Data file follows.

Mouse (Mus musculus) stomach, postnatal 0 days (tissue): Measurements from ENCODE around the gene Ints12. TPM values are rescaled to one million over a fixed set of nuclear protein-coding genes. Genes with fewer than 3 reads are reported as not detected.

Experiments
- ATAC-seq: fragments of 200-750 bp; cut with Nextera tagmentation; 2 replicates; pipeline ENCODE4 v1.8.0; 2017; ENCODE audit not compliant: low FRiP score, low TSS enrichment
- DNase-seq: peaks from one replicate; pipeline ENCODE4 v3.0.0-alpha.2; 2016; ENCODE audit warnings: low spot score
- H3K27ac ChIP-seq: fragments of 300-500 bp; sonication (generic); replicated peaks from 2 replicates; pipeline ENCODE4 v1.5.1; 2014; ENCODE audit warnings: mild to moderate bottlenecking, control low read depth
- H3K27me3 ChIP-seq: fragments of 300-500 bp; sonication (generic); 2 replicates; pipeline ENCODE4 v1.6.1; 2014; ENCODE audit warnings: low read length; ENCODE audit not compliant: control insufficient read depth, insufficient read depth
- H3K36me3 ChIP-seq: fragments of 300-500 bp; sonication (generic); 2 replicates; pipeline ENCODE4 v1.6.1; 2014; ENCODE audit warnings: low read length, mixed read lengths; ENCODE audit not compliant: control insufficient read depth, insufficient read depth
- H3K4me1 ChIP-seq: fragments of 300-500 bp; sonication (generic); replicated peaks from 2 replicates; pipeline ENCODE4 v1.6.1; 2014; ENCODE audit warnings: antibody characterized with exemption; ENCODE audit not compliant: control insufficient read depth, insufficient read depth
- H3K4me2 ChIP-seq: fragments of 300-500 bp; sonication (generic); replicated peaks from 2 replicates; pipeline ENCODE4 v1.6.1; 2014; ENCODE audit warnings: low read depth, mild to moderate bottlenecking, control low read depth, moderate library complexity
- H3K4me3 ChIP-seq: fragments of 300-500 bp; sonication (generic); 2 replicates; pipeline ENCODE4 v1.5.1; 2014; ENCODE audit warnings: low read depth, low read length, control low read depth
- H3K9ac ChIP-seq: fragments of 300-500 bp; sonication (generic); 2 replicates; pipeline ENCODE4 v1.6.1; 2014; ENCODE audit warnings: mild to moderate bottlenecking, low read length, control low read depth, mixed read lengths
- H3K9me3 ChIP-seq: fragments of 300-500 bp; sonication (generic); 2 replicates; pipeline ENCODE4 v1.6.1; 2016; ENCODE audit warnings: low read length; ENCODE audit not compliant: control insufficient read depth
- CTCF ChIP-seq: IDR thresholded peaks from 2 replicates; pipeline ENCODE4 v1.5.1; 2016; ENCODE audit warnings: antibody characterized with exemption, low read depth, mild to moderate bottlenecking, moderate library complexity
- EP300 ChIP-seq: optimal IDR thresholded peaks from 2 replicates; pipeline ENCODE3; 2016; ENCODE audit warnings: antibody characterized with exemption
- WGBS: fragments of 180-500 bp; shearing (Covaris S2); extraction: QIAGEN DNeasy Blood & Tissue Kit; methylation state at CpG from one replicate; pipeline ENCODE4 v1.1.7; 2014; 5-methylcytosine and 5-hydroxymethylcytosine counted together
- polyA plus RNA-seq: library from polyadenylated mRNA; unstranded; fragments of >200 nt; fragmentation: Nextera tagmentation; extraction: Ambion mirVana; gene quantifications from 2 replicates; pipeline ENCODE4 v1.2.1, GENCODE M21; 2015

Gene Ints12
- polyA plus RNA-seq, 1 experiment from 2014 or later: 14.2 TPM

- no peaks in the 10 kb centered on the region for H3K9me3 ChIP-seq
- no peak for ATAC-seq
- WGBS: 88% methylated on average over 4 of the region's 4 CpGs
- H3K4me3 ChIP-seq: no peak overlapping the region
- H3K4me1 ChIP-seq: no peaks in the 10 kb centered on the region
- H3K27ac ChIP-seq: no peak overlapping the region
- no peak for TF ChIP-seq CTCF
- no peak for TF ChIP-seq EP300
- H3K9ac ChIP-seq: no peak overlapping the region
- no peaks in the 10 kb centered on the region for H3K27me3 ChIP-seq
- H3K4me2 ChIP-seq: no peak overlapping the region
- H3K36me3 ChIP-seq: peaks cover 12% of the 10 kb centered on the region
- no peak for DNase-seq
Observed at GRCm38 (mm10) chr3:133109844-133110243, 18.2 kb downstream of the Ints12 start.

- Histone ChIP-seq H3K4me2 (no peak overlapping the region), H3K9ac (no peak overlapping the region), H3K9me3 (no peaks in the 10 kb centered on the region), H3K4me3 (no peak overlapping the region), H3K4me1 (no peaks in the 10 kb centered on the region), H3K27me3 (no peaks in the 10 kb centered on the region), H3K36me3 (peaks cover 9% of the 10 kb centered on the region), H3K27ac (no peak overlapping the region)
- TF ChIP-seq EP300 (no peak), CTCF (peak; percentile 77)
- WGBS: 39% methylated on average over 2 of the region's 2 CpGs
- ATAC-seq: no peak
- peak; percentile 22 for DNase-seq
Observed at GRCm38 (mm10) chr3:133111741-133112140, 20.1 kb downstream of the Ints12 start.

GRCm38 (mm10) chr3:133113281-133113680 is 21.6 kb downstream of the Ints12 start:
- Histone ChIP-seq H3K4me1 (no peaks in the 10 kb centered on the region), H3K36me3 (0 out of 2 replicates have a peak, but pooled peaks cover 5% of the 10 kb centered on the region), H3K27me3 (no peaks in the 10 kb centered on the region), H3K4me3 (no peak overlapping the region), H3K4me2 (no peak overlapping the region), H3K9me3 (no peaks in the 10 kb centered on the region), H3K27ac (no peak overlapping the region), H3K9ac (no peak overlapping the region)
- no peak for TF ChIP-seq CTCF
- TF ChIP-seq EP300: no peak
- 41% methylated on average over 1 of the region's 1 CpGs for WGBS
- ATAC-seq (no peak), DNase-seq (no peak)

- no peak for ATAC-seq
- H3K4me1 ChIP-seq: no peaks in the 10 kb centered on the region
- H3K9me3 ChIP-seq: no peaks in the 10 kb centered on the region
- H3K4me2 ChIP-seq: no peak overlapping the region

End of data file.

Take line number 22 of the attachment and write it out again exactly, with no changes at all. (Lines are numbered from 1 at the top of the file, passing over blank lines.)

- H3K4me3 ChIP-seq: no peak overlapping the region